Love's Labor's Lost

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Love's Labor's Lost Act 5, Scene 1 Summary & Analysis

Summary
Analysis
Holofernes, Nathaniel, and Dull have just come from dinner. Nathaniel compliments Holofernes’ wit, and mentions that he spoke with Armado earlier in the day. Holofernes says he knows Armado, and calls him ridiculous, criticizing his habits of speech especially. Holofernes can’t stand how Armado pronounces “doubt” and “debt” without vocalizing the “b.” Holofernes and Nathaniel converse a bit in Latin, and then Armado enters along with Costard and Mote.
Nathaniel fawns over Holofernes’ apparent intelligence. Holofernes looks down on Armado primarily because of how he speaks, though his own habits of speech (including unnecessary bits of Latin) can be seen as equally ridiculous.
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Mote pokes fun at Holofernes and Nathaniel, saying “they have been at a great feast of languages and stolen the scraps.” He gives Holofernes a riddle and then asks him to name the five vowels. Mote and Holofernes trade quips at each other, and Costard is so delighted by Mote that he gives him a coin—his “remuneration.”
The lowly page Mote is able to outwit and poke fun at the supposedly better-educated Holofernes and Nathaniel. Costard is delighted to see someone match wits with the men who have been teasing him about his own intelligence.
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Armado asks Holofernes if he is a teacher, and then explains that the king is entertaining the princess and her ladies in the afternoon, or, as he calls it, “the posteriors of this day.” Armado says that he and Ferdinand are very close friends and that he has the honor of presenting some kind of show to the princess on the king’s behalf.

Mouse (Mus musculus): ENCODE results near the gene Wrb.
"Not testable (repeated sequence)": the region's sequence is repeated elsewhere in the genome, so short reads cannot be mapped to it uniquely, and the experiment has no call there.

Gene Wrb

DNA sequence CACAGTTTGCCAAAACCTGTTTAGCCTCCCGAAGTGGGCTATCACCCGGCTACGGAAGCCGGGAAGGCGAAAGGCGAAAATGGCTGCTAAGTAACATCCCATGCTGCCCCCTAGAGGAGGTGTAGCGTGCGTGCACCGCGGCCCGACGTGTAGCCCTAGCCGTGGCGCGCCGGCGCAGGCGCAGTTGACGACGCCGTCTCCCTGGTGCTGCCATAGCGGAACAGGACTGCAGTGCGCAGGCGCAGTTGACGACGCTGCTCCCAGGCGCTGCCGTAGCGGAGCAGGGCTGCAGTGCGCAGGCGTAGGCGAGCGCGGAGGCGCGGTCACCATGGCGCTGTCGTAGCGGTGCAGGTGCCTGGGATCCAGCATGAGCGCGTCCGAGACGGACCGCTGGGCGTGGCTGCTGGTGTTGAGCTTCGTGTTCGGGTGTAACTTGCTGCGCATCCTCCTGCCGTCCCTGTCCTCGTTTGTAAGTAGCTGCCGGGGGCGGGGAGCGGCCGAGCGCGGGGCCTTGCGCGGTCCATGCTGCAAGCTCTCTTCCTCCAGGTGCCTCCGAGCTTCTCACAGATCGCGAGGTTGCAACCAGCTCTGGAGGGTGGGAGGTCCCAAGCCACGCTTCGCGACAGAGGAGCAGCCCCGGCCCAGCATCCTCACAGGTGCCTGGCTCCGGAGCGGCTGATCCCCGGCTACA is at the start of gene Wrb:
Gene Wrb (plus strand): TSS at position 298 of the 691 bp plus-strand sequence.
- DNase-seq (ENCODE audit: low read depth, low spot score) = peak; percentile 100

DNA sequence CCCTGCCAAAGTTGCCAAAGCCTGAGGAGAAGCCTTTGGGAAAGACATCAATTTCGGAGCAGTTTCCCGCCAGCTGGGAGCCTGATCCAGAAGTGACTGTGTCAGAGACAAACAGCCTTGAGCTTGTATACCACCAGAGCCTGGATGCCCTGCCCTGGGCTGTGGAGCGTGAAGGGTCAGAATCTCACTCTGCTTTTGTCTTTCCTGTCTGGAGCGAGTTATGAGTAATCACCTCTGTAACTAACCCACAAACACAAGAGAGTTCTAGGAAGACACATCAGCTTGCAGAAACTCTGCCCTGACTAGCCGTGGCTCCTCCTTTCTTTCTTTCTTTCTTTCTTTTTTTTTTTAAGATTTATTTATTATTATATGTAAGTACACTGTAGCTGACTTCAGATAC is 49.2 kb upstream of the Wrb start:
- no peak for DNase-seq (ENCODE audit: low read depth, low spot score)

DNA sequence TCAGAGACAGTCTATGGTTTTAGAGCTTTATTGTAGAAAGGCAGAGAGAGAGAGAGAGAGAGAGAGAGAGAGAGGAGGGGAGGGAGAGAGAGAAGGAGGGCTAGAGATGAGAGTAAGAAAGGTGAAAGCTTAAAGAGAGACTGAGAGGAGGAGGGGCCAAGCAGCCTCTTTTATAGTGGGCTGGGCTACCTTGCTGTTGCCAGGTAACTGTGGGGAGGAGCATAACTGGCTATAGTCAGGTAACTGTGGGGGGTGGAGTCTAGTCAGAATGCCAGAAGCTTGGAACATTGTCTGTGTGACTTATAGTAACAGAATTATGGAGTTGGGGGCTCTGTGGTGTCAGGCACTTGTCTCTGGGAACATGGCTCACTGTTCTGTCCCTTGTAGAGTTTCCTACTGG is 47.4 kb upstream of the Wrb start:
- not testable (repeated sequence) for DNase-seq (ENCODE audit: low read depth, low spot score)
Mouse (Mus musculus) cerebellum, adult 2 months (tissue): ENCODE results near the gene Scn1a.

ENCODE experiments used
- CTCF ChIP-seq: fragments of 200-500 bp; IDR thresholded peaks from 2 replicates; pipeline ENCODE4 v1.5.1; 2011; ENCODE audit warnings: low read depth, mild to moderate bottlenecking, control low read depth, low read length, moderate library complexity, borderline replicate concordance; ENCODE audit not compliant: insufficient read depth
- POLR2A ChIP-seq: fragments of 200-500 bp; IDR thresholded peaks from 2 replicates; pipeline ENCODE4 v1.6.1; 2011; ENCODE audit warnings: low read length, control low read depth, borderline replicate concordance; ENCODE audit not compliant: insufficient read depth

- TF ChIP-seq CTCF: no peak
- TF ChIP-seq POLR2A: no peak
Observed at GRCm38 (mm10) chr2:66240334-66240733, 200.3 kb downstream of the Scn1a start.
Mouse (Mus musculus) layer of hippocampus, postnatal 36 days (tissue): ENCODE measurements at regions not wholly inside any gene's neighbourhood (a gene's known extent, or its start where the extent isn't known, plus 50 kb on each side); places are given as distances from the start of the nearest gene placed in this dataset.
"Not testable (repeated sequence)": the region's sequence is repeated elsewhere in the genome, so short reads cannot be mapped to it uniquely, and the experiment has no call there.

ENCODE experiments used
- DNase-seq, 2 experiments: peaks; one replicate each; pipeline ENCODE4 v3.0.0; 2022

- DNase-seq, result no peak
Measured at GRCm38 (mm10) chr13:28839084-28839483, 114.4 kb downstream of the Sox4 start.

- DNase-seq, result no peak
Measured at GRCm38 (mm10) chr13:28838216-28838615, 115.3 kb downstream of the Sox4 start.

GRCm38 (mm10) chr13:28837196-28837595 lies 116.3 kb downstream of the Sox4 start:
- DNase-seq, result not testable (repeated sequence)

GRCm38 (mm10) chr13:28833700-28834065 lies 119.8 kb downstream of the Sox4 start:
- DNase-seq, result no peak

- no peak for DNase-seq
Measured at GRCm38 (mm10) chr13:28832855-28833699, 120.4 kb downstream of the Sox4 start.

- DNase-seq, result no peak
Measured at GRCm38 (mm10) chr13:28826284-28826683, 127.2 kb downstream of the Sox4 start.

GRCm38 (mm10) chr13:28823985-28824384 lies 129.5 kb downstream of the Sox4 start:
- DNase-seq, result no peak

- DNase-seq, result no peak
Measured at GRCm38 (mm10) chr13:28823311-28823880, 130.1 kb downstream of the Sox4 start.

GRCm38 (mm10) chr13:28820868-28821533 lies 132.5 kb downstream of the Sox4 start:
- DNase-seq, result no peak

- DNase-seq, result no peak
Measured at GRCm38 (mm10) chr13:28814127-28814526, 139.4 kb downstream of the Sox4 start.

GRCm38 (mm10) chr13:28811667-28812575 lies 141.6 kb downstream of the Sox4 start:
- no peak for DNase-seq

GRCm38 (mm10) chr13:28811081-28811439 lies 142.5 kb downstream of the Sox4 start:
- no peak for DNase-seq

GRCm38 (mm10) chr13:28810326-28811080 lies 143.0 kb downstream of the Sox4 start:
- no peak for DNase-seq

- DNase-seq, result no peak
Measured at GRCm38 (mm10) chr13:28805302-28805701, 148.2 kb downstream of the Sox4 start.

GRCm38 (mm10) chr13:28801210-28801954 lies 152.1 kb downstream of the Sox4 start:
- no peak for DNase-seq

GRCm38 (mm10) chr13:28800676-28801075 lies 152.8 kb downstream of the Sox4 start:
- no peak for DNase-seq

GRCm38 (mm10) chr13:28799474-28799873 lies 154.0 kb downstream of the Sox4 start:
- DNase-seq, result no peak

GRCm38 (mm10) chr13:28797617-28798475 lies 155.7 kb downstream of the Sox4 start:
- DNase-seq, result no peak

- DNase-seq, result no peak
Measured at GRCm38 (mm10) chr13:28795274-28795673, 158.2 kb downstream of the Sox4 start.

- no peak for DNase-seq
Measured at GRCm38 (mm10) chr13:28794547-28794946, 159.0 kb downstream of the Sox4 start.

Armado tries to affect an intelligent diction, but comically fails, with the silly phrase “posteriors of this day.” The king is now planning some kind of elaborate show to entertain the princess, which can be seen as a reflection on Shakespeare’s own theatrical production of Love's Labor's Lost.
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Armado asks Holofernes what he should perform, and Holofernes suggests “the Nine Worthies,” a pageant of nine famous men from ancient and biblical to medieval times. He casts Armado, Nathaniel, Costard, and Mote in the performance and says that he himself will play three parts. Dull plans to dance along with the presentation of the pageant. Everyone is excited, and leaves to prepare for the show.
The pageant presents nine famous male heroes, symbols of ideal masculinity that the play’s men comically fall short of—a particularly pointed fact given Ferdinand and his men's initial desire to devote themselves to academic glory. Everyone is excited to put their efforts into producing a good performance, showing that pleasure and fun often involves work just as much as serious business does (a fact captured in the title of the play, which connects love with labor).
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